New Trends in small businesses: An article by Anita Campbell based on U.S. census 2005 highlights the growth of Single Person Businesses at rates four to five times the population growth rate of USA during the three years beginning 2002. Looking at this data, the first and foremost question that comes to my mind is whether the new single person businesses are managed by people who earlier were employees or partners of larger units or are all of them fresh entrepreneurs. Since the growth percentage of small businesses heavily out numbers the overall population growth rate one would logically assume that a larger proportion of the new single person businesses are managed by people who were earlier attached to a larger business in one capacity or the other. Is it a sign of the larger businesses disintegrating due to desertion by skilled individuals?
What motivates people to go for self managed businesses? Obviously the freedom to work the way you like and expectations of higher returns for your skills may be the main incentives for preferring self managed business over working for or with others. Independence of working style, sole right on the returns, fewer constraints on self and familial conveniences and promises of shining are all incentives to run a self managed businesses. Despite all these lures, it is a huge decision for anyone to play solo. Of course you need to have enough confidence and skills to manage the show singly. Before you start, you should thoroughly look into the feasibility of sustaining single person businesses. Once you sport this endeavour, not only do you lose the economy of scale of a larger business, you also miss the complimentary skills that your co-workers have been providing in running a business. If you are currently part of a larger business, take a comprehensive note of every activity that goes on in running the business. You would need to run all these activities yourself. Evaluate your skills and identify areas that you may need help on. Once solo, you would be managing every aspect of the business from sales and marketing to accounting and customer support. At the risk of sounding apprehensive, I must that say that the risks are no less discouraging.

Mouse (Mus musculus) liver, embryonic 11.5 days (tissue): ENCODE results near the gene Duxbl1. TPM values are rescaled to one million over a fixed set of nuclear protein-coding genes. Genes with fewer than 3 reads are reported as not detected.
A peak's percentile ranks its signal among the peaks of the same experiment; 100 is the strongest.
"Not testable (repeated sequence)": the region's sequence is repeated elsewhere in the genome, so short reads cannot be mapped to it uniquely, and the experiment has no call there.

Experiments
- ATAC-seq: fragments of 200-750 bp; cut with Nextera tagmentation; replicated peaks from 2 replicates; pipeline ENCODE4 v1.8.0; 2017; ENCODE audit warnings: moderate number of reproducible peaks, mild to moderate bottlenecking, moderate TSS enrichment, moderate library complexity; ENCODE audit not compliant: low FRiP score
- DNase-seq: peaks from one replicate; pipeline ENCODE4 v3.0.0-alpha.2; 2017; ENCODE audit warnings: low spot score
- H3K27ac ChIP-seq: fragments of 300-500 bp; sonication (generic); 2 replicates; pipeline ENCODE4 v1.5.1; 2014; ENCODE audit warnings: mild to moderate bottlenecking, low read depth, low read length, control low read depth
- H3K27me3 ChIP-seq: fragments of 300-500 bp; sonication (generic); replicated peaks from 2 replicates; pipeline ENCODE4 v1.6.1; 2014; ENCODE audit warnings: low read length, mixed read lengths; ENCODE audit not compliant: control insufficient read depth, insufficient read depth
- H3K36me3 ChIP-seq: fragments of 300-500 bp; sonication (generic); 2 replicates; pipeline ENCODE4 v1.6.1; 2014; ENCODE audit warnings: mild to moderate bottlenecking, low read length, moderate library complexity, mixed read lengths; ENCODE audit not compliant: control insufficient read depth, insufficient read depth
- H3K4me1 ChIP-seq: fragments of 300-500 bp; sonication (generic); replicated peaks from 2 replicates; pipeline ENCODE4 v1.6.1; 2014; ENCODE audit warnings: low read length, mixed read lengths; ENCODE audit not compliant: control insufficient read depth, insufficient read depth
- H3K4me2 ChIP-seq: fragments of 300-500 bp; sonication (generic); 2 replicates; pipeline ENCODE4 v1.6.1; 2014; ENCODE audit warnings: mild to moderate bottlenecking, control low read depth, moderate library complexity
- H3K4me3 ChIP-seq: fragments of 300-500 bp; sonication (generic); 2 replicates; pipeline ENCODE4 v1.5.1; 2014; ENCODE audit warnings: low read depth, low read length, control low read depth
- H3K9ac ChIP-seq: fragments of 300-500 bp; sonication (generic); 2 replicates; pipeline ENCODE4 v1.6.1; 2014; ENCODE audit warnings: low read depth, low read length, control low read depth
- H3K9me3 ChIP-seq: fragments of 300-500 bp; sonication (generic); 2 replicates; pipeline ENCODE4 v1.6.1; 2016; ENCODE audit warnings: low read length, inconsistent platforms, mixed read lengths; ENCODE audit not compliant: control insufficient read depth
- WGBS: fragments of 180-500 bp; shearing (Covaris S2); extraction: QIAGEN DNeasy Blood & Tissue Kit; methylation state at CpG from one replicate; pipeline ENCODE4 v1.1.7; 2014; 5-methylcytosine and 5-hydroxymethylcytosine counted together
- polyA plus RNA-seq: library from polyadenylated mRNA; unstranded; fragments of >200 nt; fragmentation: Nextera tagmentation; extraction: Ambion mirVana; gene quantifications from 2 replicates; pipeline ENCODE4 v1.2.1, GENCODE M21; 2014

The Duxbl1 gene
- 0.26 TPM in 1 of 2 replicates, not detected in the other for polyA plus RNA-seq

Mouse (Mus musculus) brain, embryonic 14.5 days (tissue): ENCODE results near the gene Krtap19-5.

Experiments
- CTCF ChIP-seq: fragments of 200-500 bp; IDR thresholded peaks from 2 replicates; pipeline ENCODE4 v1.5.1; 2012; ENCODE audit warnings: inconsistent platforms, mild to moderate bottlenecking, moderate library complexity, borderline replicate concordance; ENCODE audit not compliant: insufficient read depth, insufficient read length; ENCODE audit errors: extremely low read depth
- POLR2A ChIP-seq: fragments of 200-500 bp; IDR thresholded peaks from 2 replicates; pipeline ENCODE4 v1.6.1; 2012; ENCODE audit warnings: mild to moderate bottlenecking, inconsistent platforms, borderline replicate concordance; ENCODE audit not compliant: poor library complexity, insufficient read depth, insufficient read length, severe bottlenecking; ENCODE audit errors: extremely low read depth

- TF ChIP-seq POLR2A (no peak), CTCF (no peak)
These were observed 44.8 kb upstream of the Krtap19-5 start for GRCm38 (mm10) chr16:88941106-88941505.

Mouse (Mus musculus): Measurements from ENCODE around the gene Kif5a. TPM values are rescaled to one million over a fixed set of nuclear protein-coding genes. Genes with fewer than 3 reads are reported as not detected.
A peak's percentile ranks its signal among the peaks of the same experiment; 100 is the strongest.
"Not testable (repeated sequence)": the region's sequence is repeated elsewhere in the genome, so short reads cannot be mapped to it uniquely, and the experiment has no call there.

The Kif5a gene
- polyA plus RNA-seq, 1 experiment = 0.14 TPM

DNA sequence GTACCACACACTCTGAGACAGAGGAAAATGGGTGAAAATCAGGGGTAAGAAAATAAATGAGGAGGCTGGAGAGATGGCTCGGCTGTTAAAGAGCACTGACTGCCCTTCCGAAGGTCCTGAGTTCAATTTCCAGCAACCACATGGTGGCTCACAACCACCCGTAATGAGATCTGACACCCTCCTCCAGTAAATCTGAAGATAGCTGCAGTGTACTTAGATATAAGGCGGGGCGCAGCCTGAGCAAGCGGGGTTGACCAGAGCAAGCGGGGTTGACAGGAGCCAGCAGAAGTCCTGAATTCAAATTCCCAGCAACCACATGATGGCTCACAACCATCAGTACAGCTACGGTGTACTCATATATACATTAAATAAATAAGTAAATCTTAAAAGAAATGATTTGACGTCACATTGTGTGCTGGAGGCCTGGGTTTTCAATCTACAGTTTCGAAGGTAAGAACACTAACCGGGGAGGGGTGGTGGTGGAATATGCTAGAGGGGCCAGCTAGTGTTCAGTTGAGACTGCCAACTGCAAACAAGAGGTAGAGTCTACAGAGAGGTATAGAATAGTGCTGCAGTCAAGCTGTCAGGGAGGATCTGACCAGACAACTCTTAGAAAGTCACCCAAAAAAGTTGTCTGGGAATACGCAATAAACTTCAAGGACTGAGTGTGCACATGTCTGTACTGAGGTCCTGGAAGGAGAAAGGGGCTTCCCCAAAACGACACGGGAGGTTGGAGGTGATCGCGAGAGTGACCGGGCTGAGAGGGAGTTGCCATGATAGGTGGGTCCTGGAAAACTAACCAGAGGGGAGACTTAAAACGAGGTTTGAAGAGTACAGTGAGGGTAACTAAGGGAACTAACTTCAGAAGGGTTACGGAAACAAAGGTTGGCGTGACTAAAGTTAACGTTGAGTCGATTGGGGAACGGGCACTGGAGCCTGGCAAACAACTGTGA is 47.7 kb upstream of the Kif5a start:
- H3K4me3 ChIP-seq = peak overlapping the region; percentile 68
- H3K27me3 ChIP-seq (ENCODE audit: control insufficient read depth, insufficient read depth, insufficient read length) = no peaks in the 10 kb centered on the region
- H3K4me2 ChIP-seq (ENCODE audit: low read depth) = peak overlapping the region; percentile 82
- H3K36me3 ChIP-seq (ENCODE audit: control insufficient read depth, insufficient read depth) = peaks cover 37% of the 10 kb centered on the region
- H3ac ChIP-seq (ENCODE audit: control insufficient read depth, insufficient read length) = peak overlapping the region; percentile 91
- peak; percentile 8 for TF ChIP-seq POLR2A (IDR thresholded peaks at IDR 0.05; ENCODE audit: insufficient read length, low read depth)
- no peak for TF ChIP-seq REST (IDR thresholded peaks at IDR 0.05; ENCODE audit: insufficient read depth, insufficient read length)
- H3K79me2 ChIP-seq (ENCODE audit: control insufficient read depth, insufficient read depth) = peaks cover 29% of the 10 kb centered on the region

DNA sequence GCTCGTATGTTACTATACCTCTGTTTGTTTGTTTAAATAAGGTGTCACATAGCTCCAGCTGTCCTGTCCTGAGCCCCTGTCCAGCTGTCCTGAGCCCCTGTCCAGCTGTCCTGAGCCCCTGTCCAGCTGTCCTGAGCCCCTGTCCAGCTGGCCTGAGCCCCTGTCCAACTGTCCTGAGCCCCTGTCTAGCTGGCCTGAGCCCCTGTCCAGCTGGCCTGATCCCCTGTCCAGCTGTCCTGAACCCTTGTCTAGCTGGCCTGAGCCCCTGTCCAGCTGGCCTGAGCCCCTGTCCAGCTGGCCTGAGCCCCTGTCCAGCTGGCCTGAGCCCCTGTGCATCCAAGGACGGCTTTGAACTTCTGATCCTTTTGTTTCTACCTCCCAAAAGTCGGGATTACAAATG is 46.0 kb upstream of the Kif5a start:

Notwithstanding the aforesaid apprehensions, entrepreneurship is on the rise which is great news. This substantiates the fact that people like to take the challenges of solo businesses head-on. Despite all the benefits of economy of scale and efficiencies of complimentary skills, larger businesses with several employees suffer from the unavoidable constraints of limited freedom and flexibility. These constraints inhibit the inherent capabilities from showing up and performing. This ultimately leads to under utilization and consequently suboptimal individual performance. Dissatisfaction and disappointment are the natural corollaries. Another human factor for the suboptimal performance of larger businesses is decidedly the growing lack of tolerance among the people working together.
The basic fabric of our economy is changing in a way that supports the survival and growth of solo businesses, and it is a symbiotic effect as these businesses support each other in a direct or indirect way. In a sense, while the freelancer community has grown multi-fold, so has the number of small projects and work items. Such small businesses cannot afford to (and do not need to) employ full time for various specialized work items that fall outside of their core competency.
This is phenomenal change in the basic arrangement of workforce in our economy, giving rise to several thriving marketplaces for small slices of people’s time and equally small work items. This should also improve the business productivity of our workforce because inherently one’s productivity for one’s own business is much higher, and the marketplace for small projects and work items reduces the overall dead time.